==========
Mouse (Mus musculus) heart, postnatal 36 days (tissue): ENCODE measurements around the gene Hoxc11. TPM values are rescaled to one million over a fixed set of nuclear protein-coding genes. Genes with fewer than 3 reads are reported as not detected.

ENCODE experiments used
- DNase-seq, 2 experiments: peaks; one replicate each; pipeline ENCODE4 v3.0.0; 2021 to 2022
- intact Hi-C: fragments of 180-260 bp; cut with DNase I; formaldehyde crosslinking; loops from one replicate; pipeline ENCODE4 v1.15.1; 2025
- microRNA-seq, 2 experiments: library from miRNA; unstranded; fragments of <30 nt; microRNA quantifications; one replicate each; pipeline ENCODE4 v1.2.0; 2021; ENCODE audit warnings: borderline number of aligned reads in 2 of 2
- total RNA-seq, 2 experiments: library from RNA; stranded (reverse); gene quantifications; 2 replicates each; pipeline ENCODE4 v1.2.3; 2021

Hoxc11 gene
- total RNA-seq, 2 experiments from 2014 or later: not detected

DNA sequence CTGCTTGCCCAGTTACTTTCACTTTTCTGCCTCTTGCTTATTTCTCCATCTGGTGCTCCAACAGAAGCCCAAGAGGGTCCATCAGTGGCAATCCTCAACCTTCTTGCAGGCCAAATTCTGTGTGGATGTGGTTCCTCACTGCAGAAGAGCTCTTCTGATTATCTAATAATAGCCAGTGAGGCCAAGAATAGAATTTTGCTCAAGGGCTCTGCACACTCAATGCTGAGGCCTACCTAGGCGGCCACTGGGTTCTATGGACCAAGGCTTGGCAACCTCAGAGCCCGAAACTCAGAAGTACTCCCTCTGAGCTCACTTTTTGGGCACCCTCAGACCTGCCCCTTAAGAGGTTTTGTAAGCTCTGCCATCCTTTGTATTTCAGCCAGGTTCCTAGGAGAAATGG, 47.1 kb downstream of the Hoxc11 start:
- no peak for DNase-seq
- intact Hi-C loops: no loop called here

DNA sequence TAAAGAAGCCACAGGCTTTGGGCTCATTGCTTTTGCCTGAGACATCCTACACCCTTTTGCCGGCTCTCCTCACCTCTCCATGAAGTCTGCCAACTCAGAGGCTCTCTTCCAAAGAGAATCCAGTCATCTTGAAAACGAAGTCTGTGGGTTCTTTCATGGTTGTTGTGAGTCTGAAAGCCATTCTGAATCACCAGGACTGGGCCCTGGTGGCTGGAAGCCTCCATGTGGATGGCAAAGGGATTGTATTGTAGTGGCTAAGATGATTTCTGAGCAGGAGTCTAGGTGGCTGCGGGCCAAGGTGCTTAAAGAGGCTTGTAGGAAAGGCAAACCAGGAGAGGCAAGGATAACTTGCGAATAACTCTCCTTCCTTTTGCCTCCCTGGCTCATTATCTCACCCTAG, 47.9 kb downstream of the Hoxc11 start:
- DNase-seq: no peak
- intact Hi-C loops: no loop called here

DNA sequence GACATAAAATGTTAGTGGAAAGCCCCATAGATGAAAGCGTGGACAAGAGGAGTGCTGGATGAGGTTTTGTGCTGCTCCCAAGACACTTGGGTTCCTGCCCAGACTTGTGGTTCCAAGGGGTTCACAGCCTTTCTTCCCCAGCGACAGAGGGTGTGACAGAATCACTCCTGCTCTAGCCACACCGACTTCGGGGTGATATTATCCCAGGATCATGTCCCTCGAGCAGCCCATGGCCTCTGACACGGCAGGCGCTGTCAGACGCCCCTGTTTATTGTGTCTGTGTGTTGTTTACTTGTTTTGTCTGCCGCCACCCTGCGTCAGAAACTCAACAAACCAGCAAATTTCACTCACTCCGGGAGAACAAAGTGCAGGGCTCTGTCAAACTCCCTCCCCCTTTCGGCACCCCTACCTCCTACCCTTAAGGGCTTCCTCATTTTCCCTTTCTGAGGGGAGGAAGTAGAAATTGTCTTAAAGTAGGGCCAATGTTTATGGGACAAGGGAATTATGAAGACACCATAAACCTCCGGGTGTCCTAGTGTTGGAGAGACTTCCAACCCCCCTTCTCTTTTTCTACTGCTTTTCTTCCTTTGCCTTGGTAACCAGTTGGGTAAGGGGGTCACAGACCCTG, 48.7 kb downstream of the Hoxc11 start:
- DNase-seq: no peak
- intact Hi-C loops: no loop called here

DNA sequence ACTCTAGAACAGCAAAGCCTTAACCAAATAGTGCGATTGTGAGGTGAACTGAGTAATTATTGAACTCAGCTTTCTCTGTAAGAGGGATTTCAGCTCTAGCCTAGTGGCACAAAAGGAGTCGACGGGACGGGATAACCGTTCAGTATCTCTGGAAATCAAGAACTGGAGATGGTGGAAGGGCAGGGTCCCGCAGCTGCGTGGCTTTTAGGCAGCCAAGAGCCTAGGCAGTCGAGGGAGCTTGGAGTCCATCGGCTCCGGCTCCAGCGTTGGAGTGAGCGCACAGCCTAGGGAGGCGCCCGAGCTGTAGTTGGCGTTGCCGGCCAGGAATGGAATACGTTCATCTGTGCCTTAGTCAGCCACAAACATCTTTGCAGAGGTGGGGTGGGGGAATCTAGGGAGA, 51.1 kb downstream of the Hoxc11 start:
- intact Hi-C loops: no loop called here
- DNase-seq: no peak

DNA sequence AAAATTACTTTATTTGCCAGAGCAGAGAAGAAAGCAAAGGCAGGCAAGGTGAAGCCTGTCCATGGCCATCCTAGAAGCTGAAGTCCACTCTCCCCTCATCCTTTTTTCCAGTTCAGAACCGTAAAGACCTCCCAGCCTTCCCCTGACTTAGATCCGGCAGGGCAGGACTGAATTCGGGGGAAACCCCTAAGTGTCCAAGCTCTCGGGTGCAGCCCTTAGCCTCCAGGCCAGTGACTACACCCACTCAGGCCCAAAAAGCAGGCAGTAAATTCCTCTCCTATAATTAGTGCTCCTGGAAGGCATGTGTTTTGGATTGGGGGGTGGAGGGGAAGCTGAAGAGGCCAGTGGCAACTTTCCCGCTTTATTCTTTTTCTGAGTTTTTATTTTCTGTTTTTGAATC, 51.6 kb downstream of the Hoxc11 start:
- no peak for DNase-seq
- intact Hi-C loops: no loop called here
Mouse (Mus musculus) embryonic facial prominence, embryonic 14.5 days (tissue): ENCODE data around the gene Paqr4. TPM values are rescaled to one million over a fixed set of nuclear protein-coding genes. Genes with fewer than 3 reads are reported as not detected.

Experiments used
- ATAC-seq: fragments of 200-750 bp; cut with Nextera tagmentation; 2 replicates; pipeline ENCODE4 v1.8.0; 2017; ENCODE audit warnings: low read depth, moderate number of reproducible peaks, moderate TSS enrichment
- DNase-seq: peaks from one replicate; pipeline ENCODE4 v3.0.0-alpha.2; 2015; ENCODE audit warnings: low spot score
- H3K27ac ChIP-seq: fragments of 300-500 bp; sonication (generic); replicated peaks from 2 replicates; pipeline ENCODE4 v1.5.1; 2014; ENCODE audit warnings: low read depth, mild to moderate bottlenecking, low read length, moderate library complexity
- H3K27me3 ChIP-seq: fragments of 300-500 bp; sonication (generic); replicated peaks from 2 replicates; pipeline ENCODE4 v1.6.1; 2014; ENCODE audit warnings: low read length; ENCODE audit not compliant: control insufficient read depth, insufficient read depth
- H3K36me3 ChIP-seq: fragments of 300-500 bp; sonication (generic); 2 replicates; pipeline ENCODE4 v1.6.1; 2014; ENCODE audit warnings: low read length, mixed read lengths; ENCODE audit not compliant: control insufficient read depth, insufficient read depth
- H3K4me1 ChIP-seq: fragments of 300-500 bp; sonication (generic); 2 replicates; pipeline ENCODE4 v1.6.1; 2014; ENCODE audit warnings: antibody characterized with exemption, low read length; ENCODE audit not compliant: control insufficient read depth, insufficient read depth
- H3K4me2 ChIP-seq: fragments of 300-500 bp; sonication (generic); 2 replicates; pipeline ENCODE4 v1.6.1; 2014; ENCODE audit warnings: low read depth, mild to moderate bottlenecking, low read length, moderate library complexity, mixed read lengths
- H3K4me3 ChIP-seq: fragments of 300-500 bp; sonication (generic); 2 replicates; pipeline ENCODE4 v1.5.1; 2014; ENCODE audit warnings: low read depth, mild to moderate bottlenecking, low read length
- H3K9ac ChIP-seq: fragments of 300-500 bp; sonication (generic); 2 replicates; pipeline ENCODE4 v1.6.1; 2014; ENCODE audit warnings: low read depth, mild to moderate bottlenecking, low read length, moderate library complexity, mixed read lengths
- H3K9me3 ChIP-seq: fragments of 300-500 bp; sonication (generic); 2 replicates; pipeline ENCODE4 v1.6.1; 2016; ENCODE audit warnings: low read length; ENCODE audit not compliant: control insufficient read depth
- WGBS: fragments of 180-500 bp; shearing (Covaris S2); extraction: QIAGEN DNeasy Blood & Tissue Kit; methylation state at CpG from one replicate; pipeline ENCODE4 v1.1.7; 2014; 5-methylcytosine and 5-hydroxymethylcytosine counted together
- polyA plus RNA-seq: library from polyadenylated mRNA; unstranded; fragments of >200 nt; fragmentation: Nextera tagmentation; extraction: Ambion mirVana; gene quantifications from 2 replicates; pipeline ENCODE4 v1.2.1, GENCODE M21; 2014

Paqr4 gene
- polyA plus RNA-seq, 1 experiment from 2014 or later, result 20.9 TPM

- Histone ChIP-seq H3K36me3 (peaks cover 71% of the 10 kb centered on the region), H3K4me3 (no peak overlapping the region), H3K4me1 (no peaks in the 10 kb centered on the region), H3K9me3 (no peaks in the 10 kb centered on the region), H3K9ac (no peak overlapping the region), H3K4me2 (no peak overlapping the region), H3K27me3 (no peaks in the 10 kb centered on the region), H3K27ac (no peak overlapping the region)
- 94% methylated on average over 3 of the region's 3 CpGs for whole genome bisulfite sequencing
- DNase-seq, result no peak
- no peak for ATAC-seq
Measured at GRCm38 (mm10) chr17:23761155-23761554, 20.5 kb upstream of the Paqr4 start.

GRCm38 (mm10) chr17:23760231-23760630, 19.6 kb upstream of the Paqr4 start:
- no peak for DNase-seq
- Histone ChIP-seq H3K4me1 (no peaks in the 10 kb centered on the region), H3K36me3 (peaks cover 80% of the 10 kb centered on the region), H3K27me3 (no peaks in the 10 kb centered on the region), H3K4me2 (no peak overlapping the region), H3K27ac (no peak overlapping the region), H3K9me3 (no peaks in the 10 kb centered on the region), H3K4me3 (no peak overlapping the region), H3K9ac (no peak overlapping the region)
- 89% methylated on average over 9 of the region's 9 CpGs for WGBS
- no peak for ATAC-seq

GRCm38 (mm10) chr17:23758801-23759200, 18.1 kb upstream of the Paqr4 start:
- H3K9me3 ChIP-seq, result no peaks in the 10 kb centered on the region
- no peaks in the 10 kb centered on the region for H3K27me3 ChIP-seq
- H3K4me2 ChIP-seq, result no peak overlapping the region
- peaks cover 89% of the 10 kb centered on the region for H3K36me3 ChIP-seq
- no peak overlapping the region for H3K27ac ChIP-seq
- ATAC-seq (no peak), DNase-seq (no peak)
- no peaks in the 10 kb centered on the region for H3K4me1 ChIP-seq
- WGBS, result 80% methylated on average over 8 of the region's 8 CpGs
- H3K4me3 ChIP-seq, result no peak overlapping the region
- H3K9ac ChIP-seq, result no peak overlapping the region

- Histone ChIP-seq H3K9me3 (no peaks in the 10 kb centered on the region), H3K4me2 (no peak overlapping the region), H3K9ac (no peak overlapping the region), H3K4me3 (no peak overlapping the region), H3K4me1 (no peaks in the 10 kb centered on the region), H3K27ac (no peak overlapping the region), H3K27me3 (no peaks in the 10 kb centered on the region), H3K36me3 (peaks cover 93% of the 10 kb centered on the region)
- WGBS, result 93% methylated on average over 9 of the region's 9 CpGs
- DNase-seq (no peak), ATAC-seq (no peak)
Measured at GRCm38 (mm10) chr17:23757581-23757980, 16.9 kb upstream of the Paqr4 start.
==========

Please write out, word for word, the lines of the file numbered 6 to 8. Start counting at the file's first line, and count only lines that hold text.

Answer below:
- total RNA-seq, 2 experiments: library from RNA; stranded (reverse); gene quantifications; 2 replicates each; pipeline ENCODE4 v1.2.3; 2021

Hoxc11 gene
- total RNA-seq, 2 experiments from 2014 or later: not detected